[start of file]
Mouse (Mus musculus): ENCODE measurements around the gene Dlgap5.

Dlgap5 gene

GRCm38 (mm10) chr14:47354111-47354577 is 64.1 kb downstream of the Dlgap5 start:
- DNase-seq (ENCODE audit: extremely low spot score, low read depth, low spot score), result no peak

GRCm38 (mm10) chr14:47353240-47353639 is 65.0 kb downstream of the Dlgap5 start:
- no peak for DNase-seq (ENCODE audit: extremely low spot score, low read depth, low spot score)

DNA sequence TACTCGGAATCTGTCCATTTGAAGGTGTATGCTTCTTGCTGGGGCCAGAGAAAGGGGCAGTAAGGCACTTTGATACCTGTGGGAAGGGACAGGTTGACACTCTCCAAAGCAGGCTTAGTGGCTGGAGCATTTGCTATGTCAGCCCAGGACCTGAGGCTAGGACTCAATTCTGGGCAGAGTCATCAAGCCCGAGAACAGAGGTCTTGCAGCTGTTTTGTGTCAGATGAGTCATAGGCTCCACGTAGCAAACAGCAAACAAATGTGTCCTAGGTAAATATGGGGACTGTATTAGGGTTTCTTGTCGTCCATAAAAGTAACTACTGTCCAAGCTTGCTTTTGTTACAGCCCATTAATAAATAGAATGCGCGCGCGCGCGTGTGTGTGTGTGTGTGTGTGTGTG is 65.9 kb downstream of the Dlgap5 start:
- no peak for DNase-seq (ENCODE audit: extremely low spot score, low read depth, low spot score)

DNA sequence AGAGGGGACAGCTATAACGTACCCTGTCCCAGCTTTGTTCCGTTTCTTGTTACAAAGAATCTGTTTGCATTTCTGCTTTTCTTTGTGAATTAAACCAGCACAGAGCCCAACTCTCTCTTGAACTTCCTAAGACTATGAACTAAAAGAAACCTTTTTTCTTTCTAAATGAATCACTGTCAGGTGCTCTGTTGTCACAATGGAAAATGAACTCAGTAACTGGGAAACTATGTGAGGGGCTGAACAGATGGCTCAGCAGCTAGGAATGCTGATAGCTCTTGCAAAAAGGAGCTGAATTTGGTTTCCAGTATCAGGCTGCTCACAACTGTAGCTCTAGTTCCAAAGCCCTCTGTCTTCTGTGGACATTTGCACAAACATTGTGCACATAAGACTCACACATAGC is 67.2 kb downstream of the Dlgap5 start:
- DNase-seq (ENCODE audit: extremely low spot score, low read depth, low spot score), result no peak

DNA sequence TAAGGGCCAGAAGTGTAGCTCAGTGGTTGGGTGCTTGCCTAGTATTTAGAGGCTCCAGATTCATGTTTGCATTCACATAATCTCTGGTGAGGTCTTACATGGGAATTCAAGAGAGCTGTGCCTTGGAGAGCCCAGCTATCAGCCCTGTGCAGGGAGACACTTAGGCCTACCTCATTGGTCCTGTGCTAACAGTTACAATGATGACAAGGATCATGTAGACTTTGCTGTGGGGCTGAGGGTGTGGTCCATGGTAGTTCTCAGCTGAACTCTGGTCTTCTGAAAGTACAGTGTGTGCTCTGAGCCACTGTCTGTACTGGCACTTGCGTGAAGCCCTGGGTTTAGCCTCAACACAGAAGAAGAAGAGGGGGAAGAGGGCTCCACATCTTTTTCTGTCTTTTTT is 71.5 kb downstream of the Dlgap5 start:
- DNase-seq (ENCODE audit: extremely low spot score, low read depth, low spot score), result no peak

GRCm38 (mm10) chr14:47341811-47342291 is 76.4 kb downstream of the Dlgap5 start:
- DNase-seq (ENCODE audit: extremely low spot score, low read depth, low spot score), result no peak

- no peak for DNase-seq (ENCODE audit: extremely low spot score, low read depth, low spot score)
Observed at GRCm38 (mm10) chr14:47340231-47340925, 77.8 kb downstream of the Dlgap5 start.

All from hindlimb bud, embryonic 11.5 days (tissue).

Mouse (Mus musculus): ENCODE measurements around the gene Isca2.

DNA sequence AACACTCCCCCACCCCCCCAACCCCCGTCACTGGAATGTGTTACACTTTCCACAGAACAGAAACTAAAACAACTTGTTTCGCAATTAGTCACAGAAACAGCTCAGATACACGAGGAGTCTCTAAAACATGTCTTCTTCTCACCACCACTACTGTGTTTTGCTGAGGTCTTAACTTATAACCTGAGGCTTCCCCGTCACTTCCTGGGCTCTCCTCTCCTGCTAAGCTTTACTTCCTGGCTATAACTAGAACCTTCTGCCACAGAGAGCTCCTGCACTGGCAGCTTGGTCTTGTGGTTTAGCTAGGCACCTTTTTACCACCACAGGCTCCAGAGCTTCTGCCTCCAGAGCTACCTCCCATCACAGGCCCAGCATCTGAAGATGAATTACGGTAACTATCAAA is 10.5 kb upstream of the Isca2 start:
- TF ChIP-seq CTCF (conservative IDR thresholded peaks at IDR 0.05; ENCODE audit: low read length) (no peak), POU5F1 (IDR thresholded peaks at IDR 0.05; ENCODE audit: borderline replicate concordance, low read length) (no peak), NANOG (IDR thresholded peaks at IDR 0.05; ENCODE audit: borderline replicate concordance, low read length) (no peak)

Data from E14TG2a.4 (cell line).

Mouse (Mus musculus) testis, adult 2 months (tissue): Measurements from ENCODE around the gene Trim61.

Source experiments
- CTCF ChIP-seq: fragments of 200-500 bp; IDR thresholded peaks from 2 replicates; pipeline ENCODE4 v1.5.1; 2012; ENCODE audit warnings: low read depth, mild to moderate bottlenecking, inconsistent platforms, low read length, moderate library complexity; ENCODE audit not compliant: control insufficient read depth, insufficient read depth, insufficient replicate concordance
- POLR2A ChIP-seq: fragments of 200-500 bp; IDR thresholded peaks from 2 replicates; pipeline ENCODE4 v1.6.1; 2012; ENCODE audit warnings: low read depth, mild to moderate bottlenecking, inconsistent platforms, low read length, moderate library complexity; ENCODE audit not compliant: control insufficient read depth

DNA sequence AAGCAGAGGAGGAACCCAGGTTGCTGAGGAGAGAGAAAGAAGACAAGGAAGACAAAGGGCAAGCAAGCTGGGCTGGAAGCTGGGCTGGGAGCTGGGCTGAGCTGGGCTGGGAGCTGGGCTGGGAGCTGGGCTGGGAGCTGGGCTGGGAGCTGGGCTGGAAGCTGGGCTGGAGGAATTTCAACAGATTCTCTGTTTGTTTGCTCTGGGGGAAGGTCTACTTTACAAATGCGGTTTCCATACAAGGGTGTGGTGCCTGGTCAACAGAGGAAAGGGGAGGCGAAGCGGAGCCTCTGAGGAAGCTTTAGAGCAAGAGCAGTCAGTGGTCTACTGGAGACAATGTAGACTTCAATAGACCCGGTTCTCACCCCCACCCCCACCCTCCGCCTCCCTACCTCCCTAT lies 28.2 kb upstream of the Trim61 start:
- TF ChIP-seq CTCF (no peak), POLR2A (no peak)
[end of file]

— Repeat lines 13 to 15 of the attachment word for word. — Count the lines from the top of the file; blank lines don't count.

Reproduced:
GRCm38 (mm10) chr14:47341811-47342291 is 76.4 kb downstream of the Dlgap5 start:
- DNase-seq (ENCODE audit: extremely low spot score, low read depth, low spot score), result no peak

- no peak for DNase-seq (ENCODE audit: extremely low spot score, low read depth, low spot score)